In What Is Left Behind, photographer Norm Diamond takes a look at what most collectors see at estate sales: the cycle of life. And then he photographs the objects. Among the artfully preserved poignant moments, a bride’s wedding dress and photo (as well as her wedding night lingerie), and a burial receipt for a young mother and her baby who had died in an automobile accident…
Diamond is now retired, but he previously worked with very ill people as an interventional radiologist. In an interview at Slate, Diamond admits his career likely affected him and this series:
I didn’t realize it until I had retired, but I think when you deal with people who are sick and dying all the time, your outlook on life is different than people who aren’t subjected to that. You don’t tend to be a glass-is-half-full person; you see some of the poignancy of life and some of the sad, tragic things that occur and that maybe part of where I’m coming from.
Diamond photographs some of the objects there at the estate sales; others he purchases and takes home to photograph. Either way, it’s a very moving series which reminds me yet again of that perfect line in Genesis’s Home By The Sea:
Images of sorrow, pictures of delight
things that go to make up a life
You can purchase copies of Diamond’s photographs here.
We don’t discuss a lot of new things here at Inherited Values, but today we make an exception…
One of my friends is helping a friend with her wedding plans and the subject of wedding gifts came up. Specifically those wedding gifts the bride and groom give to those in the bridal party, the groomsmen, the parents, etc. As lovers of vintage and antiques, we naturally gravitated to the idea of an excuse to scour antique malls and online stores for just the right gifts. But not everyone loves old things.
Since weddings are special occasions, when families grow and joint memories begin, you want to give pieces which will be saved — you want to give things which will become heirlooms.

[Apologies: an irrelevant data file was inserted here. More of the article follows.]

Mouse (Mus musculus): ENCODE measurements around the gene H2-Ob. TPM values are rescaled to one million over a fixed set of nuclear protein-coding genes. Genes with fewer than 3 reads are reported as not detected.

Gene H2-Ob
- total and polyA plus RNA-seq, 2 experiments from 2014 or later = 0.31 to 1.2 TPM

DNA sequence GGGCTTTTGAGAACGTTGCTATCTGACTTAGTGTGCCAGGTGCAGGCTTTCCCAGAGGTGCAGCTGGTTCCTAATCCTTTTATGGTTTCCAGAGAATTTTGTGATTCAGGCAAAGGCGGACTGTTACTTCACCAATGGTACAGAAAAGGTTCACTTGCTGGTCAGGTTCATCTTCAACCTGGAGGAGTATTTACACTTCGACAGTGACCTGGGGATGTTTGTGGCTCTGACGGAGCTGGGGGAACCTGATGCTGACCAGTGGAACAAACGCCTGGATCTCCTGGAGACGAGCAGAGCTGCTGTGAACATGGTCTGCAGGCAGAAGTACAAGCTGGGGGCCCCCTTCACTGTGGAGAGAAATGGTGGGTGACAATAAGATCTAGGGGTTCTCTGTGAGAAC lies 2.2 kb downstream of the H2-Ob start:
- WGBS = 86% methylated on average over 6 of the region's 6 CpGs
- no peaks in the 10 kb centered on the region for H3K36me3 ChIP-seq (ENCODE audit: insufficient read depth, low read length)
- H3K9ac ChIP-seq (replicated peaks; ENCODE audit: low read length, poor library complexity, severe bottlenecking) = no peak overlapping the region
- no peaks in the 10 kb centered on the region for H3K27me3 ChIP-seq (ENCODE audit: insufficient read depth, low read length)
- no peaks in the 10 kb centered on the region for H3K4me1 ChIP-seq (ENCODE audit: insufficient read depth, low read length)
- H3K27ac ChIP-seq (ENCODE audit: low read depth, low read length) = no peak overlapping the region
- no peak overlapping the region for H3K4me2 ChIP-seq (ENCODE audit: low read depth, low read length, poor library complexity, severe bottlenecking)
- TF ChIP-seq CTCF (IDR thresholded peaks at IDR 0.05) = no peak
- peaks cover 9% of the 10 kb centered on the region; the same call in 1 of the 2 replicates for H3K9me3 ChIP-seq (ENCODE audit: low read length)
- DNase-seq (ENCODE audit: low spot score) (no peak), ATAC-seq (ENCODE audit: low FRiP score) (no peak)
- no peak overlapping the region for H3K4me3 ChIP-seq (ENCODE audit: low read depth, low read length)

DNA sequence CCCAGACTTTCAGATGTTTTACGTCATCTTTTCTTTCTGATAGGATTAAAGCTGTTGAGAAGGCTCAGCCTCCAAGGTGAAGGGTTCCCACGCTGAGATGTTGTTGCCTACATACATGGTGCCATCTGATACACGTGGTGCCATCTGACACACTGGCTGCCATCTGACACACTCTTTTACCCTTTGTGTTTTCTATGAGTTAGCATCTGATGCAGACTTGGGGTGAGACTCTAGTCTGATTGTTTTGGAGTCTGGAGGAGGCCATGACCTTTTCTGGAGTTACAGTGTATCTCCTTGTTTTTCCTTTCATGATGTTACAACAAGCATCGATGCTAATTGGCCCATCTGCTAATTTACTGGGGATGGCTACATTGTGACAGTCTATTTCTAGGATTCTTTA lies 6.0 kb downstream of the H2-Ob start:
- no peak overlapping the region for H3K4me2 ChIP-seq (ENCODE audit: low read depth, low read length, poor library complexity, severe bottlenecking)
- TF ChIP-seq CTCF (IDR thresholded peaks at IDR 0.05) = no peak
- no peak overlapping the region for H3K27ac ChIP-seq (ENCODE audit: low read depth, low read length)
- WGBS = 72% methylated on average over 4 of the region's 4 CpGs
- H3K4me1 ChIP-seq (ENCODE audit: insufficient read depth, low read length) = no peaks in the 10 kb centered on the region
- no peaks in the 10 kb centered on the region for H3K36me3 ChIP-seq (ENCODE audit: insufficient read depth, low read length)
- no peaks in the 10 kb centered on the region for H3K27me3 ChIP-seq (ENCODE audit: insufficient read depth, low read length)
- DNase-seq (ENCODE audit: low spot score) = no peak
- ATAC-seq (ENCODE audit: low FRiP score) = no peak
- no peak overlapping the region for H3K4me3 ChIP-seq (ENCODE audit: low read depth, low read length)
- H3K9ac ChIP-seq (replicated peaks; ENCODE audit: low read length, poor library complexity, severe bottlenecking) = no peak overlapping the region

Heirlooms are those items saved and passed along within a family for generations. They all have to begin somewhere. But in order to become an heirloom, they must be special enough to be saved by the first person they are given to. This means they should be special from the start, carrying not just the weight of the special occasion itself, but the warmth and significance of the relationship itself as well as offering some sort of practicality or use that make the items more than jut dust collectors. (If that “practicality” notion bothers you, please see the history and origins of the word!)
When selecting gifts to mark the occasion of a wedding, consider who the item is for, their role in the special day, and what sentiments are likely to be attached to that day. Drinking glasses and flasks are popular for men because items associated with drinking are reminders of the wedding toasts made. Jewelry and jewelry boxes are popular for female attendants because they are reminders of special days in the past as well as more to come. Personalized teddy bears are great options for children because they are playmates for that day, and toys that sit proudly on display to remind kids of the special day they took part in.
Of course, the more weddings a person has participated in, the more glassware and jewelry they are likely to have, but it just requires a bit more thinking…
There really aren’t any wrong gifts to give, but thinking about the future use of items helps ensure that they will be saved — and on their way to becoming heirlooms!